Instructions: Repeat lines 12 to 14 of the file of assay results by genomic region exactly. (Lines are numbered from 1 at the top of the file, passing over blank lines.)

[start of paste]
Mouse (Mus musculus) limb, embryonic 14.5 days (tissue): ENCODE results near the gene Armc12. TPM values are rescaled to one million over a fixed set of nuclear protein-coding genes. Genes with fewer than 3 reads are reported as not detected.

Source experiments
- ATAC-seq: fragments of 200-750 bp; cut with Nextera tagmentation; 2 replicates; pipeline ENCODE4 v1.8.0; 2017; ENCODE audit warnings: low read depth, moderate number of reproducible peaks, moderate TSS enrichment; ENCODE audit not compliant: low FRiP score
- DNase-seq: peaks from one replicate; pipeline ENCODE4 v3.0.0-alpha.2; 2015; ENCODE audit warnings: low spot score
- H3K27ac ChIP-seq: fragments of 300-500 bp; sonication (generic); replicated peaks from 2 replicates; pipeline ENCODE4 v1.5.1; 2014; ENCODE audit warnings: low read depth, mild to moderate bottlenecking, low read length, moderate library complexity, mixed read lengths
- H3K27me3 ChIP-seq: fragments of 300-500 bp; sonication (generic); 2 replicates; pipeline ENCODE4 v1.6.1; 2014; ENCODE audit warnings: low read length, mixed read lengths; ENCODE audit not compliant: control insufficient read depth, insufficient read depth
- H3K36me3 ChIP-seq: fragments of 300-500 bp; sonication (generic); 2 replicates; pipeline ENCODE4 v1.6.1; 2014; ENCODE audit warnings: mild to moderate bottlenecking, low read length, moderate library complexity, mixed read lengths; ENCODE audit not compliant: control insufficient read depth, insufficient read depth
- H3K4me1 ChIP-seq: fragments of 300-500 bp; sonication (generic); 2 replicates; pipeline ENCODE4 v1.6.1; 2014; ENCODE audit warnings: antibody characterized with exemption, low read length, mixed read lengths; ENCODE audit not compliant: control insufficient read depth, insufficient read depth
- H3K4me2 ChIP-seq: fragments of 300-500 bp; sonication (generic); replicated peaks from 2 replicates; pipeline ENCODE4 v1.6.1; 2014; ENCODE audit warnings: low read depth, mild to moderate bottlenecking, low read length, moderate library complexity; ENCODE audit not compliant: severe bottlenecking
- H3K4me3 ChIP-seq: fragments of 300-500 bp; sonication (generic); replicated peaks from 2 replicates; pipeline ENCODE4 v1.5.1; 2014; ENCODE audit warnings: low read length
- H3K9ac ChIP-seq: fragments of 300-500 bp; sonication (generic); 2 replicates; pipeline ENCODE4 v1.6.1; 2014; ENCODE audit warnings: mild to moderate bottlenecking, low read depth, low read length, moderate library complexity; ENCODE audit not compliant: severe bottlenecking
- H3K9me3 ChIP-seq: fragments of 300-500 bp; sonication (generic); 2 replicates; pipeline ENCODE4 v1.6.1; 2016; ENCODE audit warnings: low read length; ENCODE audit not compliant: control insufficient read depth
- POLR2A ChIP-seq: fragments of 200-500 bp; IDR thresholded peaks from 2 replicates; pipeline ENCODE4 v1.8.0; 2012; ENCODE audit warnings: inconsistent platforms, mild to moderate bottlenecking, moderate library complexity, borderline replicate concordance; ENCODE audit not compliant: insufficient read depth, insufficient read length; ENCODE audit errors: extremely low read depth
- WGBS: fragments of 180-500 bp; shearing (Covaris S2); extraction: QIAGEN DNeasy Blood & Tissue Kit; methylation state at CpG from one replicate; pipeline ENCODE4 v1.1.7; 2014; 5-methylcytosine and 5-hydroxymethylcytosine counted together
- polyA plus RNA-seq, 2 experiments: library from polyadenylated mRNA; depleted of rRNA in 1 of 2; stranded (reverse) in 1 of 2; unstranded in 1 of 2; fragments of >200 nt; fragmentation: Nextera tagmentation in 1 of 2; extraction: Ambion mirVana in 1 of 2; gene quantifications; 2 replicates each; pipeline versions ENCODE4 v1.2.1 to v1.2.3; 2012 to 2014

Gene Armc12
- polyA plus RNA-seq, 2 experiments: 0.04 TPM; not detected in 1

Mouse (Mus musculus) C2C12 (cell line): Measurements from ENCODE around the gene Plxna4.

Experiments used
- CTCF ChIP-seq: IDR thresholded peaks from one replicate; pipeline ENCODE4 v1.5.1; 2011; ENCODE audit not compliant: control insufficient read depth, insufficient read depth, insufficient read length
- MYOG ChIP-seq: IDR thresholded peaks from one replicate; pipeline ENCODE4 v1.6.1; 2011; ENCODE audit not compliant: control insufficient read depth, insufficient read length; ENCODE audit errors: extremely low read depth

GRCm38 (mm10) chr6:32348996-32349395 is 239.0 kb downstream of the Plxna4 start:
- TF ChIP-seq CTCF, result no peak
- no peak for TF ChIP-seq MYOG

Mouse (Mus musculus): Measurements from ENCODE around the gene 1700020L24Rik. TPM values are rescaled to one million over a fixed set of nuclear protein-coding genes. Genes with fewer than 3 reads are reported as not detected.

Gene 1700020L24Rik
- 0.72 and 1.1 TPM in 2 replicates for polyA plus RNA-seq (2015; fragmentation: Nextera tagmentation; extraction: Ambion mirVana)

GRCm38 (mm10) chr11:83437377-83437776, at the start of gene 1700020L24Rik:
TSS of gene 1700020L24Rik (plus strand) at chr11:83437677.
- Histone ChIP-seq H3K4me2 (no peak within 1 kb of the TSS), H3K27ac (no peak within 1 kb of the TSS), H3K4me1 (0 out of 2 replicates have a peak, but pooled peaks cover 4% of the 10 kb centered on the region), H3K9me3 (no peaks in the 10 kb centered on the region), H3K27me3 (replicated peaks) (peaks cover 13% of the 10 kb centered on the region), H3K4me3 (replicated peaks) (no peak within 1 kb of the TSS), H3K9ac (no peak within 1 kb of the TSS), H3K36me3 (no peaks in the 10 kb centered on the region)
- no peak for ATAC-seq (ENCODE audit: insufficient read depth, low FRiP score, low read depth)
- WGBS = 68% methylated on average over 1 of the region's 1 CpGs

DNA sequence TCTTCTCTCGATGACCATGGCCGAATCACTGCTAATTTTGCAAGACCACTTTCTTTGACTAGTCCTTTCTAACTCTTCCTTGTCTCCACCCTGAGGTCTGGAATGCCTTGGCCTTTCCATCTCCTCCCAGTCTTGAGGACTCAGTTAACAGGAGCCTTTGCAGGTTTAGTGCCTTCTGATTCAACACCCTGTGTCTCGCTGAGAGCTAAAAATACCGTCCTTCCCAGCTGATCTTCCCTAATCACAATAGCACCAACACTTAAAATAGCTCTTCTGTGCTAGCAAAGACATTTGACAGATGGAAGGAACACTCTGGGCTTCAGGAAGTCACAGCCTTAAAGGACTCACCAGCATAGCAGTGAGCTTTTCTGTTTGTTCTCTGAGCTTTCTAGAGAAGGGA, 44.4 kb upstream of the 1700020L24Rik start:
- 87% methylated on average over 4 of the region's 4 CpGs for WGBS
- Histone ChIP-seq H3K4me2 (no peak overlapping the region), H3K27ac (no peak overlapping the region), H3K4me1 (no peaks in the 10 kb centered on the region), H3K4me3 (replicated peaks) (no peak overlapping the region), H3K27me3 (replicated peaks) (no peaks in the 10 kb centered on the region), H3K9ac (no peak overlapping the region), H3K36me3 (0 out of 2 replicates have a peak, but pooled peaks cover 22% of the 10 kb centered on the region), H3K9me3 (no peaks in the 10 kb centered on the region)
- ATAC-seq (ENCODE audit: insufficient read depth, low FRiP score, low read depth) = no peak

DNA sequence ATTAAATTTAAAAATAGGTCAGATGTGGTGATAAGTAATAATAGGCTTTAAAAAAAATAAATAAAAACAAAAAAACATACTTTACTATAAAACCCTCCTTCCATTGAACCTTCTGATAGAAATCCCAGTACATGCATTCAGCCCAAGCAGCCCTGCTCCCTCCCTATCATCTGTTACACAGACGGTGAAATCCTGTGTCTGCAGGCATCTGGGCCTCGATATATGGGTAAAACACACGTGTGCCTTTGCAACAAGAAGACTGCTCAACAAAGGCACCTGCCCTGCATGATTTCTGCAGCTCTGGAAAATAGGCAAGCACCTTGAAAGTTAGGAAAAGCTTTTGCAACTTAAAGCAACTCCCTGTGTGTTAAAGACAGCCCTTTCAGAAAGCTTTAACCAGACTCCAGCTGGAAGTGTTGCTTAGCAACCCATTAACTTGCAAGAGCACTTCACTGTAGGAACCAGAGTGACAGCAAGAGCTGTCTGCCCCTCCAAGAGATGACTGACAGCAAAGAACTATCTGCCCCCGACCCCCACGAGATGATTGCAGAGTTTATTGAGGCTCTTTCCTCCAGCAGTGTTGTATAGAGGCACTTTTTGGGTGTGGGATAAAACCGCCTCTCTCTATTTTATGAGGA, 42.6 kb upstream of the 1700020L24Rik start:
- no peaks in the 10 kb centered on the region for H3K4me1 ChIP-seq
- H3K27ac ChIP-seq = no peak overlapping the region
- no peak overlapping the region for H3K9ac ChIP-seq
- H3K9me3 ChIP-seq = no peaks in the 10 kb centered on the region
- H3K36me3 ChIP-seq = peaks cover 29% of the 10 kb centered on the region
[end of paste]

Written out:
- H3K9me3 ChIP-seq: fragments of 300-500 bp; sonication (generic); 2 replicates; pipeline ENCODE4 v1.6.1; 2016; ENCODE audit warnings: low read length; ENCODE audit not compliant: control insufficient read depth
- POLR2A ChIP-seq: fragments of 200-500 bp; IDR thresholded peaks from 2 replicates; pipeline ENCODE4 v1.8.0; 2012; ENCODE audit warnings: inconsistent platforms, mild to moderate bottlenecking, moderate library complexity, borderline replicate concordance; ENCODE audit not compliant: insufficient read depth, insufficient read length; ENCODE audit errors: extremely low read depth
- WGBS: fragments of 180-500 bp; shearing (Covaris S2); extraction: QIAGEN DNeasy Blood & Tissue Kit; methylation state at CpG from one replicate; pipeline ENCODE4 v1.1.7; 2014; 5-methylcytosine and 5-hydroxymethylcytosine counted together